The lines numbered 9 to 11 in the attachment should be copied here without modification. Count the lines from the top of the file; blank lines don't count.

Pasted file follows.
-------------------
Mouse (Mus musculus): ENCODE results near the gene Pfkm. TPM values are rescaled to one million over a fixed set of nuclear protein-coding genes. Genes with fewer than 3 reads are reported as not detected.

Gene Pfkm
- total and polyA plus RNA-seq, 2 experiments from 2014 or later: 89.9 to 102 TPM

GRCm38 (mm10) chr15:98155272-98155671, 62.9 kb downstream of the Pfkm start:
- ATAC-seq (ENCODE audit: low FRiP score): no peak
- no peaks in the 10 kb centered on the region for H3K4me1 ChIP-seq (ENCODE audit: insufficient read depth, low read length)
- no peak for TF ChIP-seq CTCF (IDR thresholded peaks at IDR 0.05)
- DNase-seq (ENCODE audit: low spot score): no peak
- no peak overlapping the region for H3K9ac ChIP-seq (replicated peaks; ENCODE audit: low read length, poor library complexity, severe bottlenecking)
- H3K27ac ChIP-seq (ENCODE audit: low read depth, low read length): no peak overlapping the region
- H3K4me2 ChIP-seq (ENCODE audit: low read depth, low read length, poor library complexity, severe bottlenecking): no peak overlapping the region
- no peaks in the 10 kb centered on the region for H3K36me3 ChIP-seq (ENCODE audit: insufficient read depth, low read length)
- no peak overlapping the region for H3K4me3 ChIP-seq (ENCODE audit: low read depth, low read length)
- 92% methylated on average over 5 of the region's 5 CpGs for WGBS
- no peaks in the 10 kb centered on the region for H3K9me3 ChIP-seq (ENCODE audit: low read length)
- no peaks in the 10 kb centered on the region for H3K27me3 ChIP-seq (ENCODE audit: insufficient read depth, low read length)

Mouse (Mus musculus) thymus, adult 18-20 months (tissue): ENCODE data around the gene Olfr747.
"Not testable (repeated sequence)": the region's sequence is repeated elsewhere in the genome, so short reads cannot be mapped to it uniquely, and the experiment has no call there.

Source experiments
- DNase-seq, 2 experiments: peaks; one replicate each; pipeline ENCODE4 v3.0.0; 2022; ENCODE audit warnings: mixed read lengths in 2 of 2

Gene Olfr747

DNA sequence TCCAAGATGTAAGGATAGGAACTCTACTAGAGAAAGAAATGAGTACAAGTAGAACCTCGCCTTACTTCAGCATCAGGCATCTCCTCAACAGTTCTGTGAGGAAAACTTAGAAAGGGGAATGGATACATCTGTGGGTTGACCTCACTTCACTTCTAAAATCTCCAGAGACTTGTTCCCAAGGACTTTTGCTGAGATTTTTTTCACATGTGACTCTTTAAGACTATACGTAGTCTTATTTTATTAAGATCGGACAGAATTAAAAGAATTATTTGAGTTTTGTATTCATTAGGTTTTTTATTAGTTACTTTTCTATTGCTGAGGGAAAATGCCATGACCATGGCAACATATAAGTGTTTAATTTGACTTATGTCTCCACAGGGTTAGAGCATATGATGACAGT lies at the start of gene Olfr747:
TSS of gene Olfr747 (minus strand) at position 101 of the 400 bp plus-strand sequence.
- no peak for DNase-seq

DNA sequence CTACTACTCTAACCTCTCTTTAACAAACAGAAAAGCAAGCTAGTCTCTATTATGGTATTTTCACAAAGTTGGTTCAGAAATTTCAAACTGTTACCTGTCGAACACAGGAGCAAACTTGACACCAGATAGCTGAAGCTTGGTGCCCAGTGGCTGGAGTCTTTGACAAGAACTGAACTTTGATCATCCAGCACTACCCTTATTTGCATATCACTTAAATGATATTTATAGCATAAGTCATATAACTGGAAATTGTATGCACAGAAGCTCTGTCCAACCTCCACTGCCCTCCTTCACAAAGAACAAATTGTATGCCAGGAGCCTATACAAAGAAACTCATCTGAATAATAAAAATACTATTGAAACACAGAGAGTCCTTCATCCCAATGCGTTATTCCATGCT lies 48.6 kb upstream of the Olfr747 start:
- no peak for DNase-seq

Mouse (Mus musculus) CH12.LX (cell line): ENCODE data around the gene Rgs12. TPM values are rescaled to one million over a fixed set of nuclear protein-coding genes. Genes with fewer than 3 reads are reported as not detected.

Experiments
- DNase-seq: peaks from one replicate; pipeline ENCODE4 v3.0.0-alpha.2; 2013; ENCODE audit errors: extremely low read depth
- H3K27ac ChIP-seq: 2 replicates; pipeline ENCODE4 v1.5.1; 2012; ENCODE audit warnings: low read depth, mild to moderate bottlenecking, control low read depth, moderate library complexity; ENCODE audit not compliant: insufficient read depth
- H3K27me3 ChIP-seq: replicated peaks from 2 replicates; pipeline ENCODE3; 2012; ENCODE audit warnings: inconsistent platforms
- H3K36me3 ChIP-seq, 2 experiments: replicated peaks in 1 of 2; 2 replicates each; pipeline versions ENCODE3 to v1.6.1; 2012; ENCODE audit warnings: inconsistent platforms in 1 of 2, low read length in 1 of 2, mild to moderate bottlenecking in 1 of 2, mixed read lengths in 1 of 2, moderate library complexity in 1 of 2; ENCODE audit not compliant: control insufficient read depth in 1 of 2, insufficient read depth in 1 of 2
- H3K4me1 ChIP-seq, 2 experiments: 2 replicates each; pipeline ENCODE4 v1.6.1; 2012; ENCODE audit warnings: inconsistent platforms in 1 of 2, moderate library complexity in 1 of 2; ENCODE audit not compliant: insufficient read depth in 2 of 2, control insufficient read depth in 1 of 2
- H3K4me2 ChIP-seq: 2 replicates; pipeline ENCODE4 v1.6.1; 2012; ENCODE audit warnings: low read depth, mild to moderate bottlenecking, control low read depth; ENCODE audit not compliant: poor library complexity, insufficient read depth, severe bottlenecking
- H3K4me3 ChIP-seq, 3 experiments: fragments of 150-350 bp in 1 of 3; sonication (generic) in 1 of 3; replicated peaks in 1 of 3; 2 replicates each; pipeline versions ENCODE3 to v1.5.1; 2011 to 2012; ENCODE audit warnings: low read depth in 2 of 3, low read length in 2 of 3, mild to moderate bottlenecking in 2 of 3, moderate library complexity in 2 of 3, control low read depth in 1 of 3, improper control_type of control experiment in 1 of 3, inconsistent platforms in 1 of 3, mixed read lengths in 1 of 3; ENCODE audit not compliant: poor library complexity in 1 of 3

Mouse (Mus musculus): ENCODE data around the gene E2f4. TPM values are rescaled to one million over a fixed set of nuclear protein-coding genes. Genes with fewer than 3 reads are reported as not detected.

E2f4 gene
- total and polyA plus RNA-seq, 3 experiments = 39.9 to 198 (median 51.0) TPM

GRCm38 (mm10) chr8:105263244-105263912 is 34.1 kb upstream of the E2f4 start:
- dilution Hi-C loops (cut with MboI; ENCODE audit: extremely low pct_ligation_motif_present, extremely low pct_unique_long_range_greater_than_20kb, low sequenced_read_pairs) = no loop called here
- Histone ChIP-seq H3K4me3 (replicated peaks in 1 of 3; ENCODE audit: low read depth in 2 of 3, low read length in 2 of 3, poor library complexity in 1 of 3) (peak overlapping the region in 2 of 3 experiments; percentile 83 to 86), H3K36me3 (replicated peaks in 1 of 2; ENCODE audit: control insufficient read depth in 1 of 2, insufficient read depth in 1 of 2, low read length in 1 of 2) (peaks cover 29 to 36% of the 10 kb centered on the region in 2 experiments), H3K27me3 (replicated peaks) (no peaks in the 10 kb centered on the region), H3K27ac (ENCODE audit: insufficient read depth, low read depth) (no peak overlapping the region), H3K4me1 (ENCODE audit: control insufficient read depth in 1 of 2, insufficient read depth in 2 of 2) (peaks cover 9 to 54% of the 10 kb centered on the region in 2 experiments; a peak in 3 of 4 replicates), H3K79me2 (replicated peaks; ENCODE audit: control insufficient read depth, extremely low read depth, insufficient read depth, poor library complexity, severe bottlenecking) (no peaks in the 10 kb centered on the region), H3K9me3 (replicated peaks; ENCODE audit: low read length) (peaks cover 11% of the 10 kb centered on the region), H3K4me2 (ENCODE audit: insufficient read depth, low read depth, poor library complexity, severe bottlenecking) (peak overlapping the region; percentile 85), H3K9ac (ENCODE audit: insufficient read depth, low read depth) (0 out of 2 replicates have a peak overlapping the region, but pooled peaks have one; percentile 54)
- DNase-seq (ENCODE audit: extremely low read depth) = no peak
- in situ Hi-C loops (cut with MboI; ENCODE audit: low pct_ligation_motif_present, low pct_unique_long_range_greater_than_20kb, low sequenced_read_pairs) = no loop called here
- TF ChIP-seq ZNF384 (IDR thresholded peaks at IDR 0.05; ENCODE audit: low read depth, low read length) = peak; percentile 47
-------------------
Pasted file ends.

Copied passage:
- no peak overlapping the region for H3K9ac ChIP-seq (replicated peaks; ENCODE audit: low read length, poor library complexity, severe bottlenecking)
- H3K27ac ChIP-seq (ENCODE audit: low read depth, low read length): no peak overlapping the region
- H3K4me2 ChIP-seq (ENCODE audit: low read depth, low read length, poor library complexity, severe bottlenecking): no peak overlapping the region